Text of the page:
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When the prolific British painter Joseph Mallord William Turner (1775-1851) died at the age of 76, his contemporaries held a generally negative view of his recent work, describing it as indulgent, eccentric, and even repulsive. But over the past century, a number of curators and critics have reassessed Turner's late paintings. Instead of finding his employment of shimmering color to evoke light unpleasant or unskilled, they have seen it as a precursor to the Impressionists and consider his use of abstraction to be distinctly modern.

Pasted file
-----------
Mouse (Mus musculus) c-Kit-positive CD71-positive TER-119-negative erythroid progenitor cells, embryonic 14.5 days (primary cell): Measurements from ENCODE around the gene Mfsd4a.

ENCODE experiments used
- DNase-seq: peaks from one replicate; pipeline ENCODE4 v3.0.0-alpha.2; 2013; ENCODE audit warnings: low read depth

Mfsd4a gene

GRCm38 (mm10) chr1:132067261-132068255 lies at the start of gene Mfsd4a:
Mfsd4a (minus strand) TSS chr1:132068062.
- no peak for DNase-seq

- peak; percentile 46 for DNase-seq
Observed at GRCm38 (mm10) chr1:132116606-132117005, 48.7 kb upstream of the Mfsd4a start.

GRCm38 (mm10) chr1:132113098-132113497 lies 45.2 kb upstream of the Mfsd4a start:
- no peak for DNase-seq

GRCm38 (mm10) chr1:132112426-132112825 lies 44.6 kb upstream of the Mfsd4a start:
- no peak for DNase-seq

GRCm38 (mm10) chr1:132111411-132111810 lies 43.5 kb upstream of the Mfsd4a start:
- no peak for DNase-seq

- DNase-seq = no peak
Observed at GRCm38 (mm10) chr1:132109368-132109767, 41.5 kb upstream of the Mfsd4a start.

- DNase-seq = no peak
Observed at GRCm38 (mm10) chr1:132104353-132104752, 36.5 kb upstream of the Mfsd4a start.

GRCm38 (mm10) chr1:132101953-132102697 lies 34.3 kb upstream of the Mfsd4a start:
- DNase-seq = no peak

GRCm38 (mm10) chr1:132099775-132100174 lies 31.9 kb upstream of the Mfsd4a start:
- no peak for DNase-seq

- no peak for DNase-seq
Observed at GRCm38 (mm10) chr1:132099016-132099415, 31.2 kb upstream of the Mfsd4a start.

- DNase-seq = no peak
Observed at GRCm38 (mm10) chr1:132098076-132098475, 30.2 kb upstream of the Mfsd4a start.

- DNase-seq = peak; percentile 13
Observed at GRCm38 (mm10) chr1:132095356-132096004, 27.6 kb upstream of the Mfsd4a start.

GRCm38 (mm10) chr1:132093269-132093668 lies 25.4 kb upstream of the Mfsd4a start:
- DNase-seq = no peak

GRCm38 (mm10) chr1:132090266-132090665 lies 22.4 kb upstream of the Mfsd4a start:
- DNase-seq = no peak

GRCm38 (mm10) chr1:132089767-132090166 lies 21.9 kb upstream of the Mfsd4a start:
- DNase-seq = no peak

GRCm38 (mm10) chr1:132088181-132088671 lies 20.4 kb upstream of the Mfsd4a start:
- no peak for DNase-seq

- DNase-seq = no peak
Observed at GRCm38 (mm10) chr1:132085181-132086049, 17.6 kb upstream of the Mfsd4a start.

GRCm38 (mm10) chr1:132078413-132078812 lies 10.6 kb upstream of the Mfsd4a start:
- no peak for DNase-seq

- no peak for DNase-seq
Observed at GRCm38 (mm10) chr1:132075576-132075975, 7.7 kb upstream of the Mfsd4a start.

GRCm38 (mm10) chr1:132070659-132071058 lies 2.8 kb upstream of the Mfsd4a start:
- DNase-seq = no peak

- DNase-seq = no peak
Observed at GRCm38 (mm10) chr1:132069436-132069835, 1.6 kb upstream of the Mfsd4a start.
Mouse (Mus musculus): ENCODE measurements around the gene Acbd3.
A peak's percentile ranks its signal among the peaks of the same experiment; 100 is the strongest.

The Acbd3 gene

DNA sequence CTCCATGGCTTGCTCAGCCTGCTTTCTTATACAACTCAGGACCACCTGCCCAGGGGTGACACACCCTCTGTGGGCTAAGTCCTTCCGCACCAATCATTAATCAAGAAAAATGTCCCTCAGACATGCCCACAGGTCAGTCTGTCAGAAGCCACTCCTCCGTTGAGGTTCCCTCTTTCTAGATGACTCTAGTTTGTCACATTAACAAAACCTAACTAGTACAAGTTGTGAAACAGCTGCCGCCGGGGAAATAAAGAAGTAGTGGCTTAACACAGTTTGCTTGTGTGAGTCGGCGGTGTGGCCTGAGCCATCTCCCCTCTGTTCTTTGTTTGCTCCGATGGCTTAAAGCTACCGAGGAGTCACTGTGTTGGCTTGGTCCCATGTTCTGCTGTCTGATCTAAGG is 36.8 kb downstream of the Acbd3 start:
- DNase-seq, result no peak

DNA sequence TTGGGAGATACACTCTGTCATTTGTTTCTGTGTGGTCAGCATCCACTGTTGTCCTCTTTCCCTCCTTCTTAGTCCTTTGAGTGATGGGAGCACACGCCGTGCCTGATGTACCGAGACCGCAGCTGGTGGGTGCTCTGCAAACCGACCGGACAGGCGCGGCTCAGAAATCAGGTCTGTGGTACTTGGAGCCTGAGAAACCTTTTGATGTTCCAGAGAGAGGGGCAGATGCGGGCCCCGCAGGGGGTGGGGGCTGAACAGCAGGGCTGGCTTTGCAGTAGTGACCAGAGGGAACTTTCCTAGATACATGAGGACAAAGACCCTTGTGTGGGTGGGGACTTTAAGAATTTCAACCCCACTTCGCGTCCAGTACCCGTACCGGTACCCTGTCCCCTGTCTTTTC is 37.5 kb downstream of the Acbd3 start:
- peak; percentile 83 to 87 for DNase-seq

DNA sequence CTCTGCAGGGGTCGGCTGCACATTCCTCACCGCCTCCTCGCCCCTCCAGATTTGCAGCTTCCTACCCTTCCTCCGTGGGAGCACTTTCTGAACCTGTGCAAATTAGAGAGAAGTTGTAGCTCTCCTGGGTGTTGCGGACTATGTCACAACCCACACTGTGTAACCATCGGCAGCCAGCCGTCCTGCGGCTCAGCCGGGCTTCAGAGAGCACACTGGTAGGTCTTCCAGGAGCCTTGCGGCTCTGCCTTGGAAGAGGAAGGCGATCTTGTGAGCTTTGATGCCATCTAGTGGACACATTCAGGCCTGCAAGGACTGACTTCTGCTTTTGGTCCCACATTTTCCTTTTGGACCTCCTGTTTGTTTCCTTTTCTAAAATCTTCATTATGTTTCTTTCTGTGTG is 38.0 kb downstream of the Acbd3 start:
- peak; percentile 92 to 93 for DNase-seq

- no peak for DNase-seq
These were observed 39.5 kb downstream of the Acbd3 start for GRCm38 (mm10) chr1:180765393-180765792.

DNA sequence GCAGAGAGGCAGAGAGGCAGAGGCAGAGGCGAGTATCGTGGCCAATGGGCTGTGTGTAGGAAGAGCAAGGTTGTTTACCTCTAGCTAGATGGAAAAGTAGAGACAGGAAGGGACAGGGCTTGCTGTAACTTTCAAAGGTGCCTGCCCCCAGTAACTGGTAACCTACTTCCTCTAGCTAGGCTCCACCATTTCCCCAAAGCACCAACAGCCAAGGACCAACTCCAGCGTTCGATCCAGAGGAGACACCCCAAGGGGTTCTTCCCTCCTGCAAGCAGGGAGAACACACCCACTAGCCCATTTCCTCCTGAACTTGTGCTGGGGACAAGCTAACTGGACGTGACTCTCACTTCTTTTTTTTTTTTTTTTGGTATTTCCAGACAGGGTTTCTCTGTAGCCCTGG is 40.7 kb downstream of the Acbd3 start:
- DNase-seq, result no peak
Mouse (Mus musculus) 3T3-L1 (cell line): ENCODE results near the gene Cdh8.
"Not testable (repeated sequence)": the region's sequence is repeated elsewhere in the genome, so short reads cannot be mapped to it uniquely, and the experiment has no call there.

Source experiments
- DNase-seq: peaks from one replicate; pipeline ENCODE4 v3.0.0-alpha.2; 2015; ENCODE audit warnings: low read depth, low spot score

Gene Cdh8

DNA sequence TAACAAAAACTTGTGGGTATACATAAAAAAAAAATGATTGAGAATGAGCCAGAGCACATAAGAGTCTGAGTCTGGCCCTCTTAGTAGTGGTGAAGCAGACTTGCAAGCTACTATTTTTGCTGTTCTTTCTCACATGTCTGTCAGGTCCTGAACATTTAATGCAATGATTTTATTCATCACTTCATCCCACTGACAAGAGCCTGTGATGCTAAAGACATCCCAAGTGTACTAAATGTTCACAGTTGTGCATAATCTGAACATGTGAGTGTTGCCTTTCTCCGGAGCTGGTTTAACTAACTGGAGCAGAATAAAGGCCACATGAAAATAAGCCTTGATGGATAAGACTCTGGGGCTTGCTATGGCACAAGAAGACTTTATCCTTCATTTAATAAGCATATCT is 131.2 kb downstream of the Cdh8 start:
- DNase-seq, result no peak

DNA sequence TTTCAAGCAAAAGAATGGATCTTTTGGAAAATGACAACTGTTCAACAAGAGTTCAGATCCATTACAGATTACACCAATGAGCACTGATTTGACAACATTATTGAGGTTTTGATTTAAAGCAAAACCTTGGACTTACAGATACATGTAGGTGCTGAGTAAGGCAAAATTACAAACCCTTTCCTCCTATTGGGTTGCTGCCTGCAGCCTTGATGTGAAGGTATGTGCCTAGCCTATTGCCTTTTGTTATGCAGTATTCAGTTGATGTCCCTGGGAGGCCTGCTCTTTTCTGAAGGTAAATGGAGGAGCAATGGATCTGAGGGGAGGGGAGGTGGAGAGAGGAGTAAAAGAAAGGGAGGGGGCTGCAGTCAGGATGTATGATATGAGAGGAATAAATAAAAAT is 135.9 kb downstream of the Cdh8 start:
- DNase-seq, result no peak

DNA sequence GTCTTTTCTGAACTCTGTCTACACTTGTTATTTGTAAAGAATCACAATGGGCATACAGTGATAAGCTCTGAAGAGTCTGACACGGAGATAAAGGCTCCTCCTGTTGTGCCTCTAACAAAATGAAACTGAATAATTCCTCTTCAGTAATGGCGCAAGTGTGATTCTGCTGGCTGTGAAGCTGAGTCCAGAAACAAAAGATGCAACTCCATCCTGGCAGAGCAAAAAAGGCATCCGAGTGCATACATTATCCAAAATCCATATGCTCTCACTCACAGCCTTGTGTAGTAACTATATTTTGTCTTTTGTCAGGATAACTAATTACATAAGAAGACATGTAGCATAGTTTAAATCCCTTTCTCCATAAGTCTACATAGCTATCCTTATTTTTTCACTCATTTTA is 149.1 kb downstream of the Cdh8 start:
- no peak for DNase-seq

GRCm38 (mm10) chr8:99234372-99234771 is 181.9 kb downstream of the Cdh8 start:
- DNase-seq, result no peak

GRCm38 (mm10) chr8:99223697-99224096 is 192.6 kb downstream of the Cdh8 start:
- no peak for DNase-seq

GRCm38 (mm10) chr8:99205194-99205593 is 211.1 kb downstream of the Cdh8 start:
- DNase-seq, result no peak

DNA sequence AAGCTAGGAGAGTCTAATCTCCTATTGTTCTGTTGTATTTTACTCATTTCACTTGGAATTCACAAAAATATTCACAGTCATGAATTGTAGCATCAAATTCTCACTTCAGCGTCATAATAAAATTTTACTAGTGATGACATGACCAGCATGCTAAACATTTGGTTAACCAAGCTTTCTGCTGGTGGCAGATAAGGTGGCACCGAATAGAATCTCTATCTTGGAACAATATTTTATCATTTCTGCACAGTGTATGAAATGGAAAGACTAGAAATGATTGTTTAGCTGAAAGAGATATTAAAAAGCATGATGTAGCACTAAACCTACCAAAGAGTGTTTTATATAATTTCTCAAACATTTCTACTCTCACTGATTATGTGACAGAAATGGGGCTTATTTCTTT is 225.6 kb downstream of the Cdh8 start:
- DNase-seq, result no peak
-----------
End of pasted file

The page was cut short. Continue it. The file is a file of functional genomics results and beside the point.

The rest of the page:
In this elegantly conceived volume, leading experts on Turner consider these contrasting views of the artist in a groundbreaking exploration of his paintings. They examine his notes and sketchbooks to determine whether his health may have impacted his art and how Victorian views of old age influenced perceptions of the elderly artist. They also question the notion that Turner's late work articulated a conclusive, radical vision heedless of public reaction, for evidence makes clear that he had a firm idea of the art market in his day.

Hardcover, 256 pages